In today’s political climate, I should tell you that Food Bitch holds no prejudices against food or people. (Except for maybe golfers.) I understand why some people are prejudiced against certain religions or certain ethnic people; I don’t agree with it, but I understand that narrow-mindedness is an ingrained trait stemming from familial upbringing. Blame the parents. But I do not understand why people say they don’t like a food when they have never tasted it. How can you know? How can you make such a judgment? Like, who do you think you are?
Example 1––MOM: On an extremely rare night out at a restaurant in my childhood, she turned her nose up at the escargots on the menu. So at twelve years old, I knew my mom was squeamish about food. Once when she said, “I don’t like shrimp,” I replied with the question, “Oh, when did you eat shrimp, Mom?” Knowing that shrimp was something exotic, and we never had an opportunity to eat it.
“I just don’t like them.”
To which I’d feel embarrassment. My mom obviously, was very narrow-minded. At least she ate and cooked with onions though, my grandmother did not. And a childhood barren of onions could have contributed to her lack of adventure.
Later in my upbringing Mom explained that in the Bible chapter Leviticus, it turned out, many of the foods she refused to eat were listed as off-limits. Sure, she didn’t eat camel, buzzard or shellfish. But she did eat pork. My mom obviously, was also a bit of a nut.
After her divorce she got a job as a condo cleaner. She took home the food found in condo refrigerators and I believe this is how she saw how the other three-quarters lived. So I’d find in her refrigerator things like Wasabi mustard, zucchini, an orange. Just sitting there next to her usual staples of iceberg lettuce, onions, butter, squishy wheat bread and bologna. These “unusual” ingredients waiting for something to happen before the bacteria of rot settled in.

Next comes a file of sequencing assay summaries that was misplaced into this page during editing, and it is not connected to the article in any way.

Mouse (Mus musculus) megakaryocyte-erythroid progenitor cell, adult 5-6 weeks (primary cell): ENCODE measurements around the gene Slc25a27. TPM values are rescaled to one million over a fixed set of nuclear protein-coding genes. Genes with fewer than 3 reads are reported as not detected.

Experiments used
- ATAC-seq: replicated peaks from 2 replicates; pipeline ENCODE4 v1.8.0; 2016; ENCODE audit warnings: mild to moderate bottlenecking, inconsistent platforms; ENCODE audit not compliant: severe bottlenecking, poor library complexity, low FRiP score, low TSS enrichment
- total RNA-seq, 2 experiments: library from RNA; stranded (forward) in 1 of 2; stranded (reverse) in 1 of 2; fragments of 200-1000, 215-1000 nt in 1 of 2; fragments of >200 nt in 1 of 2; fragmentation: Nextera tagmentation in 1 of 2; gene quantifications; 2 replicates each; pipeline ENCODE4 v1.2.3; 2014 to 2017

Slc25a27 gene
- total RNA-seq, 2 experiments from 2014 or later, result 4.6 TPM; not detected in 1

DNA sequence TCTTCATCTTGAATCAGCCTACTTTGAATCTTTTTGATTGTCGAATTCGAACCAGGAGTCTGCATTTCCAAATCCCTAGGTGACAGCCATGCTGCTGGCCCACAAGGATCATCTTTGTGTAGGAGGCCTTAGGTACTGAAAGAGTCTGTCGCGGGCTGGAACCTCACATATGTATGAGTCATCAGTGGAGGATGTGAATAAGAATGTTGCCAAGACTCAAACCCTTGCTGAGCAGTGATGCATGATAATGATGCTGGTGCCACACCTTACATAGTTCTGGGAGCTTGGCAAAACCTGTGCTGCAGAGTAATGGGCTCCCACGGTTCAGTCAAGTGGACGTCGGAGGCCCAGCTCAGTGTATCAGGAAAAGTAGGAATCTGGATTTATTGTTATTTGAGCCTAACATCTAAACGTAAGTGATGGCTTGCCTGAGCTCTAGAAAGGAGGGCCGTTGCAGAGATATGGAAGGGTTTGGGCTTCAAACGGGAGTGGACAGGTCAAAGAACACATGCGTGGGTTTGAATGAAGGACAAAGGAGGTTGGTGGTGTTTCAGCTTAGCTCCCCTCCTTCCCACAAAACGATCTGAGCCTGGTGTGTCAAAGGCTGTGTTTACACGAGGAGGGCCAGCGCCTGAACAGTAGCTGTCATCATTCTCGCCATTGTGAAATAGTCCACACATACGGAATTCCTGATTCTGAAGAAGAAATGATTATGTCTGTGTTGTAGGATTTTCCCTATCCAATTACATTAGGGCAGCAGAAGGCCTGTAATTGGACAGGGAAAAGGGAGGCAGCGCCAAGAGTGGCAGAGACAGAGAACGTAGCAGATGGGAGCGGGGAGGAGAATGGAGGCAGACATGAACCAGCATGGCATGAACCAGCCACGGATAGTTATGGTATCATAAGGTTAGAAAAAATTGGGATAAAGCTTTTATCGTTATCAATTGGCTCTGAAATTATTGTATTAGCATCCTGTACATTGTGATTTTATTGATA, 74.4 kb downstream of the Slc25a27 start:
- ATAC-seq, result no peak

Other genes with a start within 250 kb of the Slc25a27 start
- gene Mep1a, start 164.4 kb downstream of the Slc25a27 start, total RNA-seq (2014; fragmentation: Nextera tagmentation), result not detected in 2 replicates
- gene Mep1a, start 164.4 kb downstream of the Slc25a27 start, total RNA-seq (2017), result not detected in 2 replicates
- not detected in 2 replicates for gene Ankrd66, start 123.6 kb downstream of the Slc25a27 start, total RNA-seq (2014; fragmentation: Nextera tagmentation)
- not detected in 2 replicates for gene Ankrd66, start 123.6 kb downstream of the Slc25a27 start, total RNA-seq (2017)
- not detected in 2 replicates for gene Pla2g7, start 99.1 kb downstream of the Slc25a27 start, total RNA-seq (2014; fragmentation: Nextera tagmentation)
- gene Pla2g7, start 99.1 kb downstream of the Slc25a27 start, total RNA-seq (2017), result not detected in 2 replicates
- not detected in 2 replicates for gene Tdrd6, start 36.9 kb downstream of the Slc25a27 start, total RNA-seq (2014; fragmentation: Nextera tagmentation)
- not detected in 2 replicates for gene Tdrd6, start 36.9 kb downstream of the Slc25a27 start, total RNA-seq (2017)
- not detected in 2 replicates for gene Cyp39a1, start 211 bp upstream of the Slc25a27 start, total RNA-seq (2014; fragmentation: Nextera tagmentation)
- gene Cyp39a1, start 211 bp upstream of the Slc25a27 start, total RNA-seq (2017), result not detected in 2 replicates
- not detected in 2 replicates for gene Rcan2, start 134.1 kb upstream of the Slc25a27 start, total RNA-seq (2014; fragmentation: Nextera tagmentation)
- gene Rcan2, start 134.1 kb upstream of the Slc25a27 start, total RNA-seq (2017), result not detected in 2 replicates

“Mom, what’s with the zucchini?” I’d say, pulling out the carton of orange juice for a rum drink. Her stock of booze was also good from her cleaning of condos.
“Well I hate to throw it away…”
“Why don’t you eat it then?”
“Well. . . ” I believe this was a struggle, her not wanting to say ‘I don’t like zucchini’ because she knew what her daughter the chef would say, so instead she said, “I don’t know what to do with it.”
And a cooking lesson would occur.
Soon, Mom was sautéing up discs of zucchini with butter and toasted almonds, steaming broccoli, and emulsifying a butter sauce for mahi or mako shark. The orange and the Wasabi became an orange-wasabi beurre blanc.
My mom, master of the butter sauce.
Later that year, I’d get a phone call, “Marisa, Star Market had shark on sale and I have some fresh broccoli, how about coming over for dinner?”
Example 2 ––DAUGHTER: One night, when she was seven, she proclaimed a sudden dislike of tomatoes. “But you’ve always eaten tomatoes,” I responded, frustrated.
Her dad said, “Eat your tomatoes if you know what’s good for you.”
“But I don’t like them, Daddy.”